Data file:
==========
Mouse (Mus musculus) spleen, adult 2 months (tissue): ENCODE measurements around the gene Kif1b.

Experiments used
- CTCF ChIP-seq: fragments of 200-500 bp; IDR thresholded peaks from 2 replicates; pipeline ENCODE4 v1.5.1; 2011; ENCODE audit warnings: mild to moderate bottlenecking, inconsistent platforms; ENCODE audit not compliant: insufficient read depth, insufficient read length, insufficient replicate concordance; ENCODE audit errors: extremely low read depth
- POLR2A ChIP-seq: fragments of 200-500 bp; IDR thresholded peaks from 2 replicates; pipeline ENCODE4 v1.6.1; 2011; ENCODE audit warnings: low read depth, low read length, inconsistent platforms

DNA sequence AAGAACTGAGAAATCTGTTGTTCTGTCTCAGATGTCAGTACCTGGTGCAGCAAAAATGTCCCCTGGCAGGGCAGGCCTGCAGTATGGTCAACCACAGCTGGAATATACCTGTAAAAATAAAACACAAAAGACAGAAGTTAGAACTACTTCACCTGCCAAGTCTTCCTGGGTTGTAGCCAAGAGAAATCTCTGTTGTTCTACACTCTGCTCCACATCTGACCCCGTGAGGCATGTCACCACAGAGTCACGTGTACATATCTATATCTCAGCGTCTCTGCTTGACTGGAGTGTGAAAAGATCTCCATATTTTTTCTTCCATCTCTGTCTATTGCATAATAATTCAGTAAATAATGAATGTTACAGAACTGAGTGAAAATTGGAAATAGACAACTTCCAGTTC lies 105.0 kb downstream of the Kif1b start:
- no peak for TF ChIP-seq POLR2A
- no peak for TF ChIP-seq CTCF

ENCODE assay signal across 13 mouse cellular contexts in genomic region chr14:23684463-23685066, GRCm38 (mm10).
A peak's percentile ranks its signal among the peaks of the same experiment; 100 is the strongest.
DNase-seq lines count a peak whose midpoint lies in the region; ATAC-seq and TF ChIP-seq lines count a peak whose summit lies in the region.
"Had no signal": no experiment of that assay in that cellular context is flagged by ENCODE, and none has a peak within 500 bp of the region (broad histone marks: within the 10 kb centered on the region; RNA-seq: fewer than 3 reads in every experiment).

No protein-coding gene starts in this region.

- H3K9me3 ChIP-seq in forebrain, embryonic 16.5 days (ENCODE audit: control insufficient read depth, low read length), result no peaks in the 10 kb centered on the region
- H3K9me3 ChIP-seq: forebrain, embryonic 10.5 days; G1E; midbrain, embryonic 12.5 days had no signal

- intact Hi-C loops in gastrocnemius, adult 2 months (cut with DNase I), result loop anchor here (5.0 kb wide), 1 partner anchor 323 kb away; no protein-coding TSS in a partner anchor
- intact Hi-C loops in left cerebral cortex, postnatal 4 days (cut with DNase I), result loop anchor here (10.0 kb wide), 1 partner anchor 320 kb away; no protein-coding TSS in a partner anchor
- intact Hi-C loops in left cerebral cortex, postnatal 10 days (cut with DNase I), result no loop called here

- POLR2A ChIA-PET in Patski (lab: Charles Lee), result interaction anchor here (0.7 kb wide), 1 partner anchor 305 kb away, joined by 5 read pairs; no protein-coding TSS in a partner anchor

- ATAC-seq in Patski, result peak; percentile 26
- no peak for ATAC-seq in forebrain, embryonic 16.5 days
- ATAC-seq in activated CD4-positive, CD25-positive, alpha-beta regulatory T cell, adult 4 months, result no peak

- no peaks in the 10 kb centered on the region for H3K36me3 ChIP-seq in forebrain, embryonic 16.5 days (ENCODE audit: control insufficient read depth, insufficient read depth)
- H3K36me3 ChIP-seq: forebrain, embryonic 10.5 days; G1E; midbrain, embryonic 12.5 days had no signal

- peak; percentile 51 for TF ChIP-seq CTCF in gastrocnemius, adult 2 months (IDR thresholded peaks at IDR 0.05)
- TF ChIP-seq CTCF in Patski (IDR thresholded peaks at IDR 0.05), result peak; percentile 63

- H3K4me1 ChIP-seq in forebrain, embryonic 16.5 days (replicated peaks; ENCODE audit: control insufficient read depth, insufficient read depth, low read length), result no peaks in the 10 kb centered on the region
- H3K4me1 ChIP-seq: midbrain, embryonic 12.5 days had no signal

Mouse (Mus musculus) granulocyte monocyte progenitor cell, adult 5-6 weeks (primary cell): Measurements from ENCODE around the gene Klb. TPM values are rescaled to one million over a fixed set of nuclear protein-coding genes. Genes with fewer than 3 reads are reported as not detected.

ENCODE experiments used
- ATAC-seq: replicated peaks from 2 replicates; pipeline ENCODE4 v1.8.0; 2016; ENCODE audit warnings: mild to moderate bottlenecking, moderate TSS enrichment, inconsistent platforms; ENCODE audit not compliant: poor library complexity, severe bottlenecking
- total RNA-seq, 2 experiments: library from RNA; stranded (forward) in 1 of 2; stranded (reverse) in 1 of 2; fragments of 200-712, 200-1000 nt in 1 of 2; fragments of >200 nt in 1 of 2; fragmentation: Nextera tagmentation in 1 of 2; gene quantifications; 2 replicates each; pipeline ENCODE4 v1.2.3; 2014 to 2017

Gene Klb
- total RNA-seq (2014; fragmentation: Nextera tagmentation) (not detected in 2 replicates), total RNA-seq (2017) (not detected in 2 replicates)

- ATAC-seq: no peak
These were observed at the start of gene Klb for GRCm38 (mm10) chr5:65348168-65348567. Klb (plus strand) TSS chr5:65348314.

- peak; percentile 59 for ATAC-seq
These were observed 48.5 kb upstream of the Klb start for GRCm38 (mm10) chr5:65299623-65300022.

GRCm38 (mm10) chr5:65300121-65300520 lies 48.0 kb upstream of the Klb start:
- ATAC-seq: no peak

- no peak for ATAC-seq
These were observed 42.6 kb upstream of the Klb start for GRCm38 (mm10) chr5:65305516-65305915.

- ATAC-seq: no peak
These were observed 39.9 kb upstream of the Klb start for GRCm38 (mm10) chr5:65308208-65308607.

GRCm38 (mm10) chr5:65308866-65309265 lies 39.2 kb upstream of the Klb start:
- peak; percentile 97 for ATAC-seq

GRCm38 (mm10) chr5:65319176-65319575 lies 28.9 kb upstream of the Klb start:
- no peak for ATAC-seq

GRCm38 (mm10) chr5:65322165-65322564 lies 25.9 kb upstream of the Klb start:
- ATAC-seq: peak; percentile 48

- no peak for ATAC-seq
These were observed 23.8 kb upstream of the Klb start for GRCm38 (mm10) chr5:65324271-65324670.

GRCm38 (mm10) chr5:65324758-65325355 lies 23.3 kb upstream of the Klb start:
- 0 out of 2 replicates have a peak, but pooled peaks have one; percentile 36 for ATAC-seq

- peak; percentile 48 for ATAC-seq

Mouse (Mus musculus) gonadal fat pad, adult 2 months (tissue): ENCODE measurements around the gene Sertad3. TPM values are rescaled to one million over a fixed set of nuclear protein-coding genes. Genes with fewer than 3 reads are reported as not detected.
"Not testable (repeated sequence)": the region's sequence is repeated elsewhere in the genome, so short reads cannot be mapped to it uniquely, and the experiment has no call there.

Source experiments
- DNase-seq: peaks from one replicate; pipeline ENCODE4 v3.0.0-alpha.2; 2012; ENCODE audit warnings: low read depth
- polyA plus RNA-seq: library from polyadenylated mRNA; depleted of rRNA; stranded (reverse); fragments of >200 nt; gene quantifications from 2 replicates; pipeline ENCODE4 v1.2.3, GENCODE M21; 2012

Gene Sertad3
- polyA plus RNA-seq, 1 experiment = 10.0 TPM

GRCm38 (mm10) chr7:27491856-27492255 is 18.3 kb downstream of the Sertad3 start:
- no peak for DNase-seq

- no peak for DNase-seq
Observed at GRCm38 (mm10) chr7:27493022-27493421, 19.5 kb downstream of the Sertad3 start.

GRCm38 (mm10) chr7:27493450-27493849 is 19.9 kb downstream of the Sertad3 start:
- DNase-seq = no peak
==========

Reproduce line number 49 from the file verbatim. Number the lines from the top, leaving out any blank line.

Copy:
- ATAC-seq: peak; percentile 48